This complex picture looks unlikely to have a uniform effect, with some categories such as dairy, bakery or cleaning products more exposed to downtrading, and those with higher brand equity able to maintain price gaps and volumes.
As a result, says Rothschild global head of consumer Akeel Sachak: ”You will see private label growing and consumers trading down to lower price brands. But at the other end of the spectrum, for super-premium products, there will be less impact.
“Therefore, valuations will become more bifurcated between those more resilient in this environment and those more vulnerable.”
Additionally, private label suppliers tend to operate on tighter margins so will arguably come under more pressure than large producers to raise prices – meaning the price gap between private label and brands is unlikely to expand significantly.
Monteyne concludes: “The amount of sales these big brands have to lowest income consumers is a very small part of their business. To really see significant pain you’d need to see a major recession, with the middle classes losing jobs and worrying about money before they trade down from brands.”
The other side of the coin to downtrading is premiumisation – a key driver of growth for global players to move western customers up the value curve and bring consumers from growing economies into major brands from local products.
Fitch’s Lombardi expects economic conditions to dampen the overall trend, suggesting premiumisation will be less prevalent and more selective in nature.
“When the chips were down under Covid, it became all about the ability to supply at scale”
Hayllar agrees large fmcg players will be less reliant on premiumisation for performance delivery, given they will be persuading consumers to spend higher sums on their existing consumption, but it will remain a key plank of the growth platform. “Premiumisation is still the long-term path to growth for this industry as population growth slows across the globe,” he says.
Dannatt adds: “It’s still important to have premium strategies and products for those consumer groups more able to keep spending or who could be trading down from even more expensive super-premium goods… Big players have become very good at thinking about bifurcated strategies and a full portfolio structure will remain extremely important.”
One other possible spanner in the works from an economic perspective is the likely shift away from out-of-home consumption, having only just returned from Covid. While that will potentially benefit grocery suppliers, those with a significant out-of-home weighting – alcohol, soft drinks, snacking – could see their mix hit again as the public cuts back on spending.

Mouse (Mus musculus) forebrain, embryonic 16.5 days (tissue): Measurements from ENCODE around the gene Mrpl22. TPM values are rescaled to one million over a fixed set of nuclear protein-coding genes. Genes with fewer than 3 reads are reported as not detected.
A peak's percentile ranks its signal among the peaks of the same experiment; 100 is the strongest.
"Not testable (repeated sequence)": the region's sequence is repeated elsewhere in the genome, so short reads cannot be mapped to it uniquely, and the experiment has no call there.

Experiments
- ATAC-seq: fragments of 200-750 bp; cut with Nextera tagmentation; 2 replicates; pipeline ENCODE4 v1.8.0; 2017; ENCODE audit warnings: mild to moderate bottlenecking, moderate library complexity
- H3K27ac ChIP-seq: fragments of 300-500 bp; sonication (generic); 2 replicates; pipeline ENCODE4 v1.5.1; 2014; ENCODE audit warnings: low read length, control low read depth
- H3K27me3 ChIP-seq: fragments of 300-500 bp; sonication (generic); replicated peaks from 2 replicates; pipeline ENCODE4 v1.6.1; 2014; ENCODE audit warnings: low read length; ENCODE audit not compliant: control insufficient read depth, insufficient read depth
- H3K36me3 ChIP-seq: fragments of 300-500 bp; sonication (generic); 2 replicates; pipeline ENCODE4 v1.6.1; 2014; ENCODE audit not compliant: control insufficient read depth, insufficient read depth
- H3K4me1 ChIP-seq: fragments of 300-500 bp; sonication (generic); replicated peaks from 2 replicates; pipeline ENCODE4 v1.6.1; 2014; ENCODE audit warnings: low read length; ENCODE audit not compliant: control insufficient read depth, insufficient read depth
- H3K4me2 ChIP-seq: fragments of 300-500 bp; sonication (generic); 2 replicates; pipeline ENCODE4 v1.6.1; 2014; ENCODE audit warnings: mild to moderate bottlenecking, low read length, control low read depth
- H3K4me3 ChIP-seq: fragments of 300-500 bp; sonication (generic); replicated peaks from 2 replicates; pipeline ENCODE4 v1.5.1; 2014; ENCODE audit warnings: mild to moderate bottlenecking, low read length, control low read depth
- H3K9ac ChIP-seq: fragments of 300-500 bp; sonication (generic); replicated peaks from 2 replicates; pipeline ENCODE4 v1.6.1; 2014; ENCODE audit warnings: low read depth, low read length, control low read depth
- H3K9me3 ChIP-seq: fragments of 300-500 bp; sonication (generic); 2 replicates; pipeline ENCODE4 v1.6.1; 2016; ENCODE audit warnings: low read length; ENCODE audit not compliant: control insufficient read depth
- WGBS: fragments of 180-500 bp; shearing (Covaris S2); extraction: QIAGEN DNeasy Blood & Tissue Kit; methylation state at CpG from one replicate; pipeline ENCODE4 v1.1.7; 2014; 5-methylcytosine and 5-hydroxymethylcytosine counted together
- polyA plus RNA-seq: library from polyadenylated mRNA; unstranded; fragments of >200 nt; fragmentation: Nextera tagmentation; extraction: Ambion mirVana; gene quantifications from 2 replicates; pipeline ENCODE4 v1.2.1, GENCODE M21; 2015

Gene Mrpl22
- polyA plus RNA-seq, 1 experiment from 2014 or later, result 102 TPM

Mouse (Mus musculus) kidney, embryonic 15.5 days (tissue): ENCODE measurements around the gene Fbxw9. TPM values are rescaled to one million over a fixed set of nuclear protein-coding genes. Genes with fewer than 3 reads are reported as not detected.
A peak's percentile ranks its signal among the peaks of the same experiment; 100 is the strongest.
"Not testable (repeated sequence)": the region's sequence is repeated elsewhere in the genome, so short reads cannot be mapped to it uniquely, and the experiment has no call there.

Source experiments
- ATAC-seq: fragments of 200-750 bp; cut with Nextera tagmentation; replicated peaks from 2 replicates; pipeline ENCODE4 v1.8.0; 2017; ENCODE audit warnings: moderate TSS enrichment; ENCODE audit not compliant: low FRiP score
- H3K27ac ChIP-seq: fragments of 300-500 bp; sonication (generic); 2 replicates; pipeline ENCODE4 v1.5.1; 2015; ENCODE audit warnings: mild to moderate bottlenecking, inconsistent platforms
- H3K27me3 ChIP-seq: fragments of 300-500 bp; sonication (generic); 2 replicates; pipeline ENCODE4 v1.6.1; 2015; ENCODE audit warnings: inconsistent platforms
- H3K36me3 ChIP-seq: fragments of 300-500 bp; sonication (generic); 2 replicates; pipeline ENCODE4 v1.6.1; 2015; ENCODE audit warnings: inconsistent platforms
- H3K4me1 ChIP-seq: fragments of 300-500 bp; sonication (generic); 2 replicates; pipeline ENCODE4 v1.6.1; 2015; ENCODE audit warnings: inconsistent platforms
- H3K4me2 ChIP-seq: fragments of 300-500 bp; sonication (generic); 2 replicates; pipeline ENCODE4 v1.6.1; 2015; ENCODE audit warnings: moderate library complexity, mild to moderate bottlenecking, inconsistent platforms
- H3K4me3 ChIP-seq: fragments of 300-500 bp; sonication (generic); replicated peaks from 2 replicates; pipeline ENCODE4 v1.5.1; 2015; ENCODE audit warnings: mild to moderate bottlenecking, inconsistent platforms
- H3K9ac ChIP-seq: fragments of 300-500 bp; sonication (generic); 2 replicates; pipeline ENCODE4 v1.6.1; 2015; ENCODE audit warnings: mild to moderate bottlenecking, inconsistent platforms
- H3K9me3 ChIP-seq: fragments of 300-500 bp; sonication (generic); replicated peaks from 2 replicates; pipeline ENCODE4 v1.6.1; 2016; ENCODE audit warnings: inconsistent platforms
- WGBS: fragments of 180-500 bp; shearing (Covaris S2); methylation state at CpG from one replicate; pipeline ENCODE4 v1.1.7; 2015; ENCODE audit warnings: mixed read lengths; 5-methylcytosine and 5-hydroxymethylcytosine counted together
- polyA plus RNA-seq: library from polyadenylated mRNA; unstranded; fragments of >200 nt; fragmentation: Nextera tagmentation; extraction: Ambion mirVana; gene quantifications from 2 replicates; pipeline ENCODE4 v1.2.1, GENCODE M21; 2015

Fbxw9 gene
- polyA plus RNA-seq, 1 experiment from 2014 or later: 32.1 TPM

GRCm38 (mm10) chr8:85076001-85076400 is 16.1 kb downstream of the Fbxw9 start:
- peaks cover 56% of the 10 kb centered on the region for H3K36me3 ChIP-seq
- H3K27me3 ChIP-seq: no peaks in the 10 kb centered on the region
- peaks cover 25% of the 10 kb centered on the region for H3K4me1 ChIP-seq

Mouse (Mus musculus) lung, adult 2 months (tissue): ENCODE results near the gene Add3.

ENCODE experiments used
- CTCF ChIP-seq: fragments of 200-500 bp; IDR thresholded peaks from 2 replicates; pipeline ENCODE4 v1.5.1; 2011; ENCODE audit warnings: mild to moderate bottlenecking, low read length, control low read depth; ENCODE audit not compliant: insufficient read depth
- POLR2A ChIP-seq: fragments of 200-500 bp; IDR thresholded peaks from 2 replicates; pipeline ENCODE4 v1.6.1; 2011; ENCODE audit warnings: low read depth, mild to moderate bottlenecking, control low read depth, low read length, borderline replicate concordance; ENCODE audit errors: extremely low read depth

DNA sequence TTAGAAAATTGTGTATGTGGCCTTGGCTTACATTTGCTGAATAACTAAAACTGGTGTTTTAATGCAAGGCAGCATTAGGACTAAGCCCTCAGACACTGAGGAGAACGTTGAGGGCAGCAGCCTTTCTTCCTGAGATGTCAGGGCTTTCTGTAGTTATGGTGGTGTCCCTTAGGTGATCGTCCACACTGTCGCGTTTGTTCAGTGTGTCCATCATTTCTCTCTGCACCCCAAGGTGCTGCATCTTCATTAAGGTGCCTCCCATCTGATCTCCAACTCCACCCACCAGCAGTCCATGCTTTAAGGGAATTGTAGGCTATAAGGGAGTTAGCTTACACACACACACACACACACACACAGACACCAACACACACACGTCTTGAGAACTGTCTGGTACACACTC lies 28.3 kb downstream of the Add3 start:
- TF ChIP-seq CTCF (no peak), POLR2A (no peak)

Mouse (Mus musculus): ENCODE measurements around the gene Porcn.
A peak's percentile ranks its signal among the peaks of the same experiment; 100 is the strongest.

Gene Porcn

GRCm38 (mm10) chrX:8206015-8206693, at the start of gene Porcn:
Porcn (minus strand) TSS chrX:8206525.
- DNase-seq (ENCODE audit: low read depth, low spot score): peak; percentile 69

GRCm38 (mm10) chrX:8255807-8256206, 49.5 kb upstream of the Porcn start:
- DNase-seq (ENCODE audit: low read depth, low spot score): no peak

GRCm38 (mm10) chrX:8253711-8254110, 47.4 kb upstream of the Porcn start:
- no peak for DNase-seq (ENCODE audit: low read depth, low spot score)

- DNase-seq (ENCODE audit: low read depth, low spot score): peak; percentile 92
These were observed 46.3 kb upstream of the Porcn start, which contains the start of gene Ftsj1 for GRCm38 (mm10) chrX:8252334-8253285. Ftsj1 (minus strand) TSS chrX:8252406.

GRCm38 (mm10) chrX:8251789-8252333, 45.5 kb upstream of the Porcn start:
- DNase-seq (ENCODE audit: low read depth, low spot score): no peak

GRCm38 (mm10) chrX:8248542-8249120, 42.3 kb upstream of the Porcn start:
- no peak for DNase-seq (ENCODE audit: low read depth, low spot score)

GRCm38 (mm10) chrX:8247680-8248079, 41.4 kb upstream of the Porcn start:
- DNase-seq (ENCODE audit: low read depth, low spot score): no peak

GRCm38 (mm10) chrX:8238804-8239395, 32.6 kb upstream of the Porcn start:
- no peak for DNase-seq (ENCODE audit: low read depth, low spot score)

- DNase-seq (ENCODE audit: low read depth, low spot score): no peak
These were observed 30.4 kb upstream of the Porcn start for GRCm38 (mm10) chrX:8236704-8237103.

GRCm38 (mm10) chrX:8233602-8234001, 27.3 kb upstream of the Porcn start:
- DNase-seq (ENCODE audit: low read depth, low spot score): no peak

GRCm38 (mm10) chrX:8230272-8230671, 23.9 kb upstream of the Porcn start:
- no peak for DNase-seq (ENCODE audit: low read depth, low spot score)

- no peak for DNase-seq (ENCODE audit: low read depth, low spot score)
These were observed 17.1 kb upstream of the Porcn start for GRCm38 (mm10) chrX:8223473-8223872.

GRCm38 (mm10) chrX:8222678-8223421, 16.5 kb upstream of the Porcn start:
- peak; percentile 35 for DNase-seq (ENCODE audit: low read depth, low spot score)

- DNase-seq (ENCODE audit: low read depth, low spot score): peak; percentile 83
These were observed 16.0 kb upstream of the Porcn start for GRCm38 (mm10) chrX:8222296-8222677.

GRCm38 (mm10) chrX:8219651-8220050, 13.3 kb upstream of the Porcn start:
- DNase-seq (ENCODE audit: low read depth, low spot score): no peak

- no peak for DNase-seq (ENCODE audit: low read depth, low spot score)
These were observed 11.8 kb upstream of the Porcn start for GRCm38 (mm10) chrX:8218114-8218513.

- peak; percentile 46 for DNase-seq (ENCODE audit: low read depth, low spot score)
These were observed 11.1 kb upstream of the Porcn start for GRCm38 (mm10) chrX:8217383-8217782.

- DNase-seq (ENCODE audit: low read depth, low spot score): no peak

Deboo suggests producers will likely focus on top-line protection, possibly sacrificing margin to maintain sales. “Investors are more tolerant of temporary reversals and compressions in margin than they are of top-line stagnation. Therefore brands will manage their promotional strategies to keep market share up, which could squeeze private label.”
That thinking is predicated on the lesson from the recession of 2008: that margin impact was short-lived and global fmcg saw a strong rebound a year later. Of course, economic conditions are different again from the last recession – but the benefits of scale that enabled global giants to bounce back have reasserted themselves during the pandemic.
Hayllar says: “In the past, scale has been seen mainly as an absolute cost advantage and efficiency benefit, but scale can be a resilience benefit if companies have factories around the world and more options to deal with disruption from spikes in demand.”
“These businesses are benefiting from their diversification,” says HSBC analyst Jeremy Fialko. “Their scale gives them more ability to flex their network when they run into supply chain difficulties or problems sourcing something.” It seems the old cliché of smaller, local players using astute NPD and savvy digital marketing to run rings around slow-moving multinational behemoths may be diminishing.
Sachak also believes the major beneficiaries of current volatility “will be the largest, most geographically diversified groups, which have a product and brand mix that can pivot to a changed environment most readily”.
A changing climate
That diversification could prove especially useful if the current inflationary trend continues into the long-term. The global economic, geopolitical, environmental uncertainty certainly suggests it could be, and points to an underlying climate that will ask fundamental questions of these consumer giants.
“The world has become less stable – both in geopolitical terms and environmentally, with more extreme weather events, both potentially impacting key inputs,” says Hayllar. “So these companies need to rethink how and where they invest, right-size portfolios and product mix, and have the right supply chain set-up and geographical spread.”
“We’re still in the early stages of that more fundamental response – which is likely to create businesses that are slightly less efficient than they were previously.”
Covid illustrated the vital importance of durable supply chains, so it is unlikely consumer groups will return to lean, cost-effective but unresponsive systems given the need for resilience and flexibility. Additionally, sustainability issues and commitments to net zero cannot be deprioritised to recover margin, given consumer, investor and employee demands around ESG, which will add longer-term structural costs to businesses.